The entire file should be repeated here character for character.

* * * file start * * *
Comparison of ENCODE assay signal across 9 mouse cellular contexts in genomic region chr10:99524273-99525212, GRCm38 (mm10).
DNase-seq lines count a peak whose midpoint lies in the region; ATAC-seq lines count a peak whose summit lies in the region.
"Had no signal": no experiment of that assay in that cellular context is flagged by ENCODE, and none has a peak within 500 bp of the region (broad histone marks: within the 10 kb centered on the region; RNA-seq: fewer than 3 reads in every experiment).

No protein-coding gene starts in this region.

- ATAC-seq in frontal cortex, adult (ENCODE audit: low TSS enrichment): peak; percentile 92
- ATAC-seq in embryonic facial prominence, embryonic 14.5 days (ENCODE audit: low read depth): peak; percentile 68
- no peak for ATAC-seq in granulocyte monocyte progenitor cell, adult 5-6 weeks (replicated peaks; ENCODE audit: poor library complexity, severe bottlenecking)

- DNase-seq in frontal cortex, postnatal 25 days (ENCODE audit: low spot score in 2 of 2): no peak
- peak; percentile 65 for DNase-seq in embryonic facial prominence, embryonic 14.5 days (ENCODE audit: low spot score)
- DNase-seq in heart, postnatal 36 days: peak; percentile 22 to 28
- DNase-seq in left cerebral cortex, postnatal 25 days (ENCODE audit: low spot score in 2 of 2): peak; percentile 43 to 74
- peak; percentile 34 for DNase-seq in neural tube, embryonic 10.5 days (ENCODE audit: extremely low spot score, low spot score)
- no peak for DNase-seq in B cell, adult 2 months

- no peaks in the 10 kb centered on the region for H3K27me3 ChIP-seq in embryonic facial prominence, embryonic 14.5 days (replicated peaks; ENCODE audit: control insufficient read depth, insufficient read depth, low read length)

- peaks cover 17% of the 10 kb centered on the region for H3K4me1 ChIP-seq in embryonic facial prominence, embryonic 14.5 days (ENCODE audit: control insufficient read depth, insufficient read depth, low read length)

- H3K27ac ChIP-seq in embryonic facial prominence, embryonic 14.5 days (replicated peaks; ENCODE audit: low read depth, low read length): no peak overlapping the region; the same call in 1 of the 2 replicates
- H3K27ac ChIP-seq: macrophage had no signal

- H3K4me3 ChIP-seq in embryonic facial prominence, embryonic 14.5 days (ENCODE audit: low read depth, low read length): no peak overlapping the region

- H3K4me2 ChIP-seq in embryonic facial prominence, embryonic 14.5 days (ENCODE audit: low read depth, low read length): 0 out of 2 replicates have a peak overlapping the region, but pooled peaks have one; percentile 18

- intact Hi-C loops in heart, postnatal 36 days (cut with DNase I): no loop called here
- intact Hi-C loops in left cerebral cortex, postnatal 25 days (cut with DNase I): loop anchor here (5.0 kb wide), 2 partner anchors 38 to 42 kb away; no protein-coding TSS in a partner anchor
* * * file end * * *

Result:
Comparison of ENCODE assay signal across 9 mouse cellular contexts in genomic region chr10:99524273-99525212, GRCm38 (mm10).
DNase-seq lines count a peak whose midpoint lies in the region; ATAC-seq lines count a peak whose summit lies in the region.
"Had no signal": no experiment of that assay in that cellular context is flagged by ENCODE, and none has a peak within 500 bp of the region (broad histone marks: within the 10 kb centered on the region; RNA-seq: fewer than 3 reads in every experiment).

No protein-coding gene starts in this region.

- ATAC-seq in frontal cortex, adult (ENCODE audit: low TSS enrichment): peak; percentile 92
- ATAC-seq in embryonic facial prominence, embryonic 14.5 days (ENCODE audit: low read depth): peak; percentile 68
- no peak for ATAC-seq in granulocyte monocyte progenitor cell, adult 5-6 weeks (replicated peaks; ENCODE audit: poor library complexity, severe bottlenecking)

- DNase-seq in frontal cortex, postnatal 25 days (ENCODE audit: low spot score in 2 of 2): no peak
- peak; percentile 65 for DNase-seq in embryonic facial prominence, embryonic 14.5 days (ENCODE audit: low spot score)
- DNase-seq in heart, postnatal 36 days: peak; percentile 22 to 28
- DNase-seq in left cerebral cortex, postnatal 25 days (ENCODE audit: low spot score in 2 of 2): peak; percentile 43 to 74
- peak; percentile 34 for DNase-seq in neural tube, embryonic 10.5 days (ENCODE audit: extremely low spot score, low spot score)
- no peak for DNase-seq in B cell, adult 2 months

- no peaks in the 10 kb centered on the region for H3K27me3 ChIP-seq in embryonic facial prominence, embryonic 14.5 days (replicated peaks; ENCODE audit: control insufficient read depth, insufficient read depth, low read length)

- peaks cover 17% of the 10 kb centered on the region for H3K4me1 ChIP-seq in embryonic facial prominence, embryonic 14.5 days (ENCODE audit: control insufficient read depth, insufficient read depth, low read length)

- H3K27ac ChIP-seq in embryonic facial prominence, embryonic 14.5 days (replicated peaks; ENCODE audit: low read depth, low read length): no peak overlapping the region; the same call in 1 of the 2 replicates
- H3K27ac ChIP-seq: macrophage had no signal

- H3K4me3 ChIP-seq in embryonic facial prominence, embryonic 14.5 days (ENCODE audit: low read depth, low read length): no peak overlapping the region

- H3K4me2 ChIP-seq in embryonic facial prominence, embryonic 14.5 days (ENCODE audit: low read depth, low read length): 0 out of 2 replicates have a peak overlapping the region, but pooled peaks have one; percentile 18

- intact Hi-C loops in heart, postnatal 36 days (cut with DNase I): no loop called here
- intact Hi-C loops in left cerebral cortex, postnatal 25 days (cut with DNase I): loop anchor here (5.0 kb wide), 2 partner anchors 38 to 42 kb away; no protein-coding TSS in a partner anchor